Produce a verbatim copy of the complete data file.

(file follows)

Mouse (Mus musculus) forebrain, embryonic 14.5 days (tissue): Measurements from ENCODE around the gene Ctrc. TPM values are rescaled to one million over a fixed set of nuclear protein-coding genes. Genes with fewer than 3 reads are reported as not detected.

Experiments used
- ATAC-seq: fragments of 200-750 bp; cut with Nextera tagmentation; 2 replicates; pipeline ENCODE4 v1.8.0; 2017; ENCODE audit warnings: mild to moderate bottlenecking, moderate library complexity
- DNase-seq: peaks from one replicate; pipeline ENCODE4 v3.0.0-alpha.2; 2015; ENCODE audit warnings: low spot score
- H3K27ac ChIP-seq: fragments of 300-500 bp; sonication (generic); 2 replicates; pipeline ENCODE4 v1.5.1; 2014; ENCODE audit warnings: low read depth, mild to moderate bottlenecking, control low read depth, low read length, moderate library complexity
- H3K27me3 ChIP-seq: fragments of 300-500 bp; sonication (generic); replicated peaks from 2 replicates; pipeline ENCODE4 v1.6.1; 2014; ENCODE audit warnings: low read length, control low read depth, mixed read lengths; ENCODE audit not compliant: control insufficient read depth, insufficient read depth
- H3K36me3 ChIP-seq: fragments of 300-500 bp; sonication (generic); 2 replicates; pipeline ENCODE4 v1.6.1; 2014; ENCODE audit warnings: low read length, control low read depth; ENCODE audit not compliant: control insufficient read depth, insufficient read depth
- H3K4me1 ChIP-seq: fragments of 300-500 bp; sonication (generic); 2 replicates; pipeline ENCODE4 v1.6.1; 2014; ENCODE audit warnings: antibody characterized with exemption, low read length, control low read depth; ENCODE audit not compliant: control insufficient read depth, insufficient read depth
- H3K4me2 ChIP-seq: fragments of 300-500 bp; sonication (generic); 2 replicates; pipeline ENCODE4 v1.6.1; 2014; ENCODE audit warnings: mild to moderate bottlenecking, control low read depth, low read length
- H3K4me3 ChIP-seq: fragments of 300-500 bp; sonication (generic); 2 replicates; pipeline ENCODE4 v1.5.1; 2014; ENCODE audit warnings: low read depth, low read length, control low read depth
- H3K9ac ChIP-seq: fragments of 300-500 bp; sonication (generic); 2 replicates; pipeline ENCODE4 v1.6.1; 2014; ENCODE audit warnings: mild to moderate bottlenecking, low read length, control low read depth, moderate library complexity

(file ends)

Mouse (Mus musculus) forebrain, embryonic 14.5 days (tissue): Measurements from ENCODE around the gene Ctrc. TPM values are rescaled to one million over a fixed set of nuclear protein-coding genes. Genes with fewer than 3 reads are reported as not detected.

Experiments used
- ATAC-seq: fragments of 200-750 bp; cut with Nextera tagmentation; 2 replicates; pipeline ENCODE4 v1.8.0; 2017; ENCODE audit warnings: mild to moderate bottlenecking, moderate library complexity
- DNase-seq: peaks from one replicate; pipeline ENCODE4 v3.0.0-alpha.2; 2015; ENCODE audit warnings: low spot score
- H3K27ac ChIP-seq: fragments of 300-500 bp; sonication (generic); 2 replicates; pipeline ENCODE4 v1.5.1; 2014; ENCODE audit warnings: low read depth, mild to moderate bottlenecking, control low read depth, low read length, moderate library complexity
- H3K27me3 ChIP-seq: fragments of 300-500 bp; sonication (generic); replicated peaks from 2 replicates; pipeline ENCODE4 v1.6.1; 2014; ENCODE audit warnings: low read length, control low read depth, mixed read lengths; ENCODE audit not compliant: control insufficient read depth, insufficient read depth
- H3K36me3 ChIP-seq: fragments of 300-500 bp; sonication (generic); 2 replicates; pipeline ENCODE4 v1.6.1; 2014; ENCODE audit warnings: low read length, control low read depth; ENCODE audit not compliant: control insufficient read depth, insufficient read depth
- H3K4me1 ChIP-seq: fragments of 300-500 bp; sonication (generic); 2 replicates; pipeline ENCODE4 v1.6.1; 2014; ENCODE audit warnings: antibody characterized with exemption, low read length, control low read depth; ENCODE audit not compliant: control insufficient read depth, insufficient read depth
- H3K4me2 ChIP-seq: fragments of 300-500 bp; sonication (generic); 2 replicates; pipeline ENCODE4 v1.6.1; 2014; ENCODE audit warnings: mild to moderate bottlenecking, control low read depth, low read length
- H3K4me3 ChIP-seq: fragments of 300-500 bp; sonication (generic); 2 replicates; pipeline ENCODE4 v1.5.1; 2014; ENCODE audit warnings: low read depth, low read length, control low read depth
- H3K9ac ChIP-seq: fragments of 300-500 bp; sonication (generic); 2 replicates; pipeline ENCODE4 v1.6.1; 2014; ENCODE audit warnings: mild to moderate bottlenecking, low read length, control low read depth, moderate library complexity